Day 8: Beta-Galactosidase Assay

Day 8: Beta-Galactosidase Assay

SEED 2009

Day 8: Beta-galactosidase Assay

Learning Objective: In this lab you will become familiar with kinetic assays for determining enzyme activity. You will relate the differences in activity to the different conditions for each sample.

Background: In synthetic biology, a reporter is a molecule which produces a signal which can be measured to gain information about the system. So far in this class, you have cloned a beta-galactosidase gene with various promoter and ribosome binding site (RBS) sequences which affect the rate of synthesis of the enzyme. Now, for the remaining two class periods, you will characterize how efficiently the promoters and RBSs cumulatively lead to translation. To do this, you will use the activity of beta-galactosidase as a reporter.

In order to do this, we need to understand about how an enzyme works. Enzymes catalyze the reaction of one or more substrates into one or more products. A critical feature of enzymes is that they are not altered by this process. The rate at which an enzyme catalyzes this reaction can depend on many things, but most importantly the concentration of substrate and enzyme. In this situation beta-galactosidase will catalyze the cleavage of o-nitrophenyl-beta-D-Galactoside (ONPG) into o-nitrophenol and galactose. Galactose is a simple carbohydrate which can be metabolized by the cell, but the o-nitrophenol is a yellow compound which remains intact.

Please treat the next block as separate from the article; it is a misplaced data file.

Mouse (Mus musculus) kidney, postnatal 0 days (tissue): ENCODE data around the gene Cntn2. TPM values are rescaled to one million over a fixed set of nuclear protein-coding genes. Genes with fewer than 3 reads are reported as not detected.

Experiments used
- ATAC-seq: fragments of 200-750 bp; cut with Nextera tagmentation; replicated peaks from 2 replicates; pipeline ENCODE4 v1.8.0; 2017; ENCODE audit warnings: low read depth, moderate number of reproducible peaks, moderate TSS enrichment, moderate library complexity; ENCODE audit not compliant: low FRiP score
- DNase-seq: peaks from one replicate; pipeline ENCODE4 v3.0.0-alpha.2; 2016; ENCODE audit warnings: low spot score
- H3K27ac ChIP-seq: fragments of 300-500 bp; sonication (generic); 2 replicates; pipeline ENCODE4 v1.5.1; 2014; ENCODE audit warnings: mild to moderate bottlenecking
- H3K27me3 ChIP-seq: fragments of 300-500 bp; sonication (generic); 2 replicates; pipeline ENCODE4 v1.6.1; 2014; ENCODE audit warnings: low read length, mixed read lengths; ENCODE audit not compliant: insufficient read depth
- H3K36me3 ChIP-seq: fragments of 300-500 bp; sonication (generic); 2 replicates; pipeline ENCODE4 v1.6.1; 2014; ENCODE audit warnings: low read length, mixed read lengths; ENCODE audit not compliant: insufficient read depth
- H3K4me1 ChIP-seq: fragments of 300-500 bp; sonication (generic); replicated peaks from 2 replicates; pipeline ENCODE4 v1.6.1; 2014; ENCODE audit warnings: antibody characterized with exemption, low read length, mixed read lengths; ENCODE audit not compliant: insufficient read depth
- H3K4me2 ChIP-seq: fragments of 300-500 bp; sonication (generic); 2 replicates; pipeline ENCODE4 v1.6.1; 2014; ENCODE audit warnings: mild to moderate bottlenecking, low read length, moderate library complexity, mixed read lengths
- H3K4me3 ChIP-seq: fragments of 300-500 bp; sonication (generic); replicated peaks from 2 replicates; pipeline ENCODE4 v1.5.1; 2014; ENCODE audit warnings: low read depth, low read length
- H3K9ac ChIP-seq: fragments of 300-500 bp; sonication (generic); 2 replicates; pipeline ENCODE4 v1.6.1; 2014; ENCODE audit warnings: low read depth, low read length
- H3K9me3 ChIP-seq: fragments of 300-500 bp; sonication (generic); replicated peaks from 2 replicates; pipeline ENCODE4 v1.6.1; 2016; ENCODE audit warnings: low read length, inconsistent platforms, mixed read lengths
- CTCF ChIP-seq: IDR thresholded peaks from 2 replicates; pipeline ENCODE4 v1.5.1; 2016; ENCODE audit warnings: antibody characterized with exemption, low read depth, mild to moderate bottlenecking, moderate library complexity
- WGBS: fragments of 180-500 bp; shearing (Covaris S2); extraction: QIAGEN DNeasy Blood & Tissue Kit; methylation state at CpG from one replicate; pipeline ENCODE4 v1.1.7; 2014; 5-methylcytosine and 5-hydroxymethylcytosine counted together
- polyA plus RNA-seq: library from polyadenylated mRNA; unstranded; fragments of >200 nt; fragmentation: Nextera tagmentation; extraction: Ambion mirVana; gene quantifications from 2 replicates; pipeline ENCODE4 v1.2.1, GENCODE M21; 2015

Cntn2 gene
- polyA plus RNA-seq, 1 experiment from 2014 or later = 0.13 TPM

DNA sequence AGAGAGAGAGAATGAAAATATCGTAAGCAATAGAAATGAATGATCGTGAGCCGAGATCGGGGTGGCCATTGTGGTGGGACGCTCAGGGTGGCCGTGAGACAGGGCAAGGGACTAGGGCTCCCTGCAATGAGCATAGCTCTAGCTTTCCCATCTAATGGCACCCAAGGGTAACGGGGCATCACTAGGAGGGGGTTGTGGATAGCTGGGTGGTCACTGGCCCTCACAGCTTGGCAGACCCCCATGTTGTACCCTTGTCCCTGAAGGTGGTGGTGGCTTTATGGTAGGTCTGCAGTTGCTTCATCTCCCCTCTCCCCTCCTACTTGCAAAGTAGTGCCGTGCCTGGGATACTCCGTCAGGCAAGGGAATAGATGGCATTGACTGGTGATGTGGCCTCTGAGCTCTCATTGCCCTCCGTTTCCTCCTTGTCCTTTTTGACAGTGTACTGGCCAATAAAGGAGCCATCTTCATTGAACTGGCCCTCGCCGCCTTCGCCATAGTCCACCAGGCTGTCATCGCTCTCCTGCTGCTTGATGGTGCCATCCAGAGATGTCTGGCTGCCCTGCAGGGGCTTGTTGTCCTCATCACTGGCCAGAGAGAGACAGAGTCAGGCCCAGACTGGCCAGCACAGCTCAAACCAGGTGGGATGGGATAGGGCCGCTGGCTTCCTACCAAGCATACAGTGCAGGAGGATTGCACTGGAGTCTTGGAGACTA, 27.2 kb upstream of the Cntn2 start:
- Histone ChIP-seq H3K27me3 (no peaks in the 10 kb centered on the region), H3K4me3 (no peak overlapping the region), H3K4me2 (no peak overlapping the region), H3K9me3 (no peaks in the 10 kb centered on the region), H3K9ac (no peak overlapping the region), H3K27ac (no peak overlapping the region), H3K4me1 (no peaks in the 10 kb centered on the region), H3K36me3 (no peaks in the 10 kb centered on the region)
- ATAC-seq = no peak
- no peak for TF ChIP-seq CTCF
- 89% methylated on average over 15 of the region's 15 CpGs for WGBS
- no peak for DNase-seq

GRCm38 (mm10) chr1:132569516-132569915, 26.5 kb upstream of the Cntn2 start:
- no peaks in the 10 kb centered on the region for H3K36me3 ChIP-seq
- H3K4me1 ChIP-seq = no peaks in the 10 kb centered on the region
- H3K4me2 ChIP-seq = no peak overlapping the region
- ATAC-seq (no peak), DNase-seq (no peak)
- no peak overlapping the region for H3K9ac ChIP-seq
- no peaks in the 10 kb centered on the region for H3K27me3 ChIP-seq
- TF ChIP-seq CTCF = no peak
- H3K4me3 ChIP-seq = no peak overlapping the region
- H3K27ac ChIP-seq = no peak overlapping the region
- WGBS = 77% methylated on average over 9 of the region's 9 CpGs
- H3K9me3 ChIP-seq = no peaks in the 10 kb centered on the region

If the concentration of enzyme is much less than the concentration of the substrate, than the enzyme works at a relatively constant rate. In this case, you can observe the procession of a reaction overtime and observe a linear accumulation of product, the slope of which is proportional to the amount of enzyme present.

The exercise: The instructors have started cultures of your various promoter-RBS-reporter constructs. You will use a portion of these cultures to determine the beta-galactosidase activity in each of these samples and thus infer the relative rates of enzyme synthesis in each construct.

Materials:4 sample culture

1 negative control sample

11 spectrophotometer cuvettes


Permeabilization solution

Substrate solution

Lab timer or stopwatch


  1. For each sample, pipette 1 mL of culture into a cuvette.
  1. Take an absorbance readings at 600 nm and record it in your lab notebook.
  1. For each sample, transfer 20 uL of sample into another cuvette.
  1. Add 80 uL of permeabilization solution to the 20 uL sample.
  1. Place the cuvette with permeabilization solution in the incubator at 30C.
  1. Timing is important on the next steps; use your lab timer. Add 600 uL of the substrate solution to a cuvette with 100 uL of water and start the timer.
  1. At an even time interval, add 600 uL of substrate solution to a sample and note the time and sample in your lab notebook.
  1. Repeat step 7 until all samples have substrate solution.
  1. When the timer reaches 10 minutes (or longer if needed), read the absorbance of each sample at 420 and 550 nm. Blank the spectrophotometer with the water cuvette. Record the exact time each sample is measured (Hint: try to use the same order and time interval over which substrate solution was added to have consistent durations across all samples).
  1. Repeat the measurements every 10 minutes until absorbance at 420 nm exceeds 3.